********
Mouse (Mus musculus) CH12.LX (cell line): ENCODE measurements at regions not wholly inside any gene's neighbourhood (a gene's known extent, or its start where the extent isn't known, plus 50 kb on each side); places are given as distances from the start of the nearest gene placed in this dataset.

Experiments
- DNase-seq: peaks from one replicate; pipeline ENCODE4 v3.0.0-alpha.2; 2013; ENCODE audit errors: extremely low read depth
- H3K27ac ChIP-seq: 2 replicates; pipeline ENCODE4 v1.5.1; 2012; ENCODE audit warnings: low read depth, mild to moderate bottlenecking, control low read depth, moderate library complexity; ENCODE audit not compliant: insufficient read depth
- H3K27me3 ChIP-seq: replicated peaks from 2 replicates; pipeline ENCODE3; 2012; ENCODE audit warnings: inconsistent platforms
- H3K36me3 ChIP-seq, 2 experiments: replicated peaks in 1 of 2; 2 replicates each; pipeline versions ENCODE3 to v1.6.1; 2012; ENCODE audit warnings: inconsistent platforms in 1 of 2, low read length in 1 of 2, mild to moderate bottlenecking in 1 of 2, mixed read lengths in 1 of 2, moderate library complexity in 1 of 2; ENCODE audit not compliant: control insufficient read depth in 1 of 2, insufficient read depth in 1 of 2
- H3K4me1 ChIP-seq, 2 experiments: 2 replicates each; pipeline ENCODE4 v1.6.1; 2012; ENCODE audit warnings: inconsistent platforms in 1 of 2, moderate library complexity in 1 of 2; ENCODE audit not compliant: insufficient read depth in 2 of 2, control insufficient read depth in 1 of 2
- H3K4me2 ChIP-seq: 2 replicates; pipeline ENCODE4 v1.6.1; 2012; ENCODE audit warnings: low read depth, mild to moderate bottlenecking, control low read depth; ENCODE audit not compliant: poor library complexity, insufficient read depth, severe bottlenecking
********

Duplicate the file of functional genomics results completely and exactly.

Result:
Mouse (Mus musculus) CH12.LX (cell line): ENCODE measurements at regions not wholly inside any gene's neighbourhood (a gene's known extent, or its start where the extent isn't known, plus 50 kb on each side); places are given as distances from the start of the nearest gene placed in this dataset.

Experiments
- DNase-seq: peaks from one replicate; pipeline ENCODE4 v3.0.0-alpha.2; 2013; ENCODE audit errors: extremely low read depth
- H3K27ac ChIP-seq: 2 replicates; pipeline ENCODE4 v1.5.1; 2012; ENCODE audit warnings: low read depth, mild to moderate bottlenecking, control low read depth, moderate library complexity; ENCODE audit not compliant: insufficient read depth
- H3K27me3 ChIP-seq: replicated peaks from 2 replicates; pipeline ENCODE3; 2012; ENCODE audit warnings: inconsistent platforms
- H3K36me3 ChIP-seq, 2 experiments: replicated peaks in 1 of 2; 2 replicates each; pipeline versions ENCODE3 to v1.6.1; 2012; ENCODE audit warnings: inconsistent platforms in 1 of 2, low read length in 1 of 2, mild to moderate bottlenecking in 1 of 2, mixed read lengths in 1 of 2, moderate library complexity in 1 of 2; ENCODE audit not compliant: control insufficient read depth in 1 of 2, insufficient read depth in 1 of 2
- H3K4me1 ChIP-seq, 2 experiments: 2 replicates each; pipeline ENCODE4 v1.6.1; 2012; ENCODE audit warnings: inconsistent platforms in 1 of 2, moderate library complexity in 1 of 2; ENCODE audit not compliant: insufficient read depth in 2 of 2, control insufficient read depth in 1 of 2
- H3K4me2 ChIP-seq: 2 replicates; pipeline ENCODE4 v1.6.1; 2012; ENCODE audit warnings: low read depth, mild to moderate bottlenecking, control low read depth; ENCODE audit not compliant: poor library complexity, insufficient read depth, severe bottlenecking